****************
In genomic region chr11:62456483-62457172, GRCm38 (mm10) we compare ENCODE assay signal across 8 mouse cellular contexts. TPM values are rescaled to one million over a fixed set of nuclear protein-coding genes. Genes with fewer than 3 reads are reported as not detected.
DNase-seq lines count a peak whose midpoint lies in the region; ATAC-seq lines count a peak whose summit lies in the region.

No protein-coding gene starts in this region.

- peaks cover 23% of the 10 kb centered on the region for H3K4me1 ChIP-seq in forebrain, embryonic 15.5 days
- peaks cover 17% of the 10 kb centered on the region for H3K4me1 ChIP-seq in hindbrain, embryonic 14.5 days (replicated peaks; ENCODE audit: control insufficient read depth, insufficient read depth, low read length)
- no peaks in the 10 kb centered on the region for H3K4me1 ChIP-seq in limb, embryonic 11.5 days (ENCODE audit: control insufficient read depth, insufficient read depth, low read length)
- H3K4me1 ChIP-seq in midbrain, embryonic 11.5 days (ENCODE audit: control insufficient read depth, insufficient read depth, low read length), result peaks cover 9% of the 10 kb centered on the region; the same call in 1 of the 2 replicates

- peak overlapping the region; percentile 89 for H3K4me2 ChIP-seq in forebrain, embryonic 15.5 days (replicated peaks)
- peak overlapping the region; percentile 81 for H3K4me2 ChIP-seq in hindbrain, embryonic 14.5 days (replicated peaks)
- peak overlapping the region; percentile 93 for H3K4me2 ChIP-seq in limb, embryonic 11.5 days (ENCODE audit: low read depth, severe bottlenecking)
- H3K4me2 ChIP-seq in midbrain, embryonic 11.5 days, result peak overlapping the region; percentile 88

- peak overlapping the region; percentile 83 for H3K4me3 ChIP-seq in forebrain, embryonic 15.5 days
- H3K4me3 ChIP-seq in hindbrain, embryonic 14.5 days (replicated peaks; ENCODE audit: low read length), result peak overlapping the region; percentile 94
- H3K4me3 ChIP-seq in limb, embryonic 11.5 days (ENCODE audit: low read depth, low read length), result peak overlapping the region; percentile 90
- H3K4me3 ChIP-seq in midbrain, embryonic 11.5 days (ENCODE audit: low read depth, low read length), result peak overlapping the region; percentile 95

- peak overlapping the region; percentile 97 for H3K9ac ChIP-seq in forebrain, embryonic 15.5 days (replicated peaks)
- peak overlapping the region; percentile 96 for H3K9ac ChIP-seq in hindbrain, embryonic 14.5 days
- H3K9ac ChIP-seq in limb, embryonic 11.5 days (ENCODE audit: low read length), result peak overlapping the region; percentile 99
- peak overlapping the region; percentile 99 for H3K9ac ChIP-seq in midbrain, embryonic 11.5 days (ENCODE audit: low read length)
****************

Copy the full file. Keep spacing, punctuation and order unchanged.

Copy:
In genomic region chr11:62456483-62457172, GRCm38 (mm10) we compare ENCODE assay signal across 8 mouse cellular contexts. TPM values are rescaled to one million over a fixed set of nuclear protein-coding genes. Genes with fewer than 3 reads are reported as not detected.
DNase-seq lines count a peak whose midpoint lies in the region; ATAC-seq lines count a peak whose summit lies in the region.

No protein-coding gene starts in this region.

- peaks cover 23% of the 10 kb centered on the region for H3K4me1 ChIP-seq in forebrain, embryonic 15.5 days
- peaks cover 17% of the 10 kb centered on the region for H3K4me1 ChIP-seq in hindbrain, embryonic 14.5 days (replicated peaks; ENCODE audit: control insufficient read depth, insufficient read depth, low read length)
- no peaks in the 10 kb centered on the region for H3K4me1 ChIP-seq in limb, embryonic 11.5 days (ENCODE audit: control insufficient read depth, insufficient read depth, low read length)
- H3K4me1 ChIP-seq in midbrain, embryonic 11.5 days (ENCODE audit: control insufficient read depth, insufficient read depth, low read length), result peaks cover 9% of the 10 kb centered on the region; the same call in 1 of the 2 replicates

- peak overlapping the region; percentile 89 for H3K4me2 ChIP-seq in forebrain, embryonic 15.5 days (replicated peaks)
- peak overlapping the region; percentile 81 for H3K4me2 ChIP-seq in hindbrain, embryonic 14.5 days (replicated peaks)
- peak overlapping the region; percentile 93 for H3K4me2 ChIP-seq in limb, embryonic 11.5 days (ENCODE audit: low read depth, severe bottlenecking)
- H3K4me2 ChIP-seq in midbrain, embryonic 11.5 days, result peak overlapping the region; percentile 88

- peak overlapping the region; percentile 83 for H3K4me3 ChIP-seq in forebrain, embryonic 15.5 days
- H3K4me3 ChIP-seq in hindbrain, embryonic 14.5 days (replicated peaks; ENCODE audit: low read length), result peak overlapping the region; percentile 94
- H3K4me3 ChIP-seq in limb, embryonic 11.5 days (ENCODE audit: low read depth, low read length), result peak overlapping the region; percentile 90
- H3K4me3 ChIP-seq in midbrain, embryonic 11.5 days (ENCODE audit: low read depth, low read length), result peak overlapping the region; percentile 95

- peak overlapping the region; percentile 97 for H3K9ac ChIP-seq in forebrain, embryonic 15.5 days (replicated peaks)
- peak overlapping the region; percentile 96 for H3K9ac ChIP-seq in hindbrain, embryonic 14.5 days
- H3K9ac ChIP-seq in limb, embryonic 11.5 days (ENCODE audit: low read length), result peak overlapping the region; percentile 99
- peak overlapping the region; percentile 99 for H3K9ac ChIP-seq in midbrain, embryonic 11.5 days (ENCODE audit: low read length)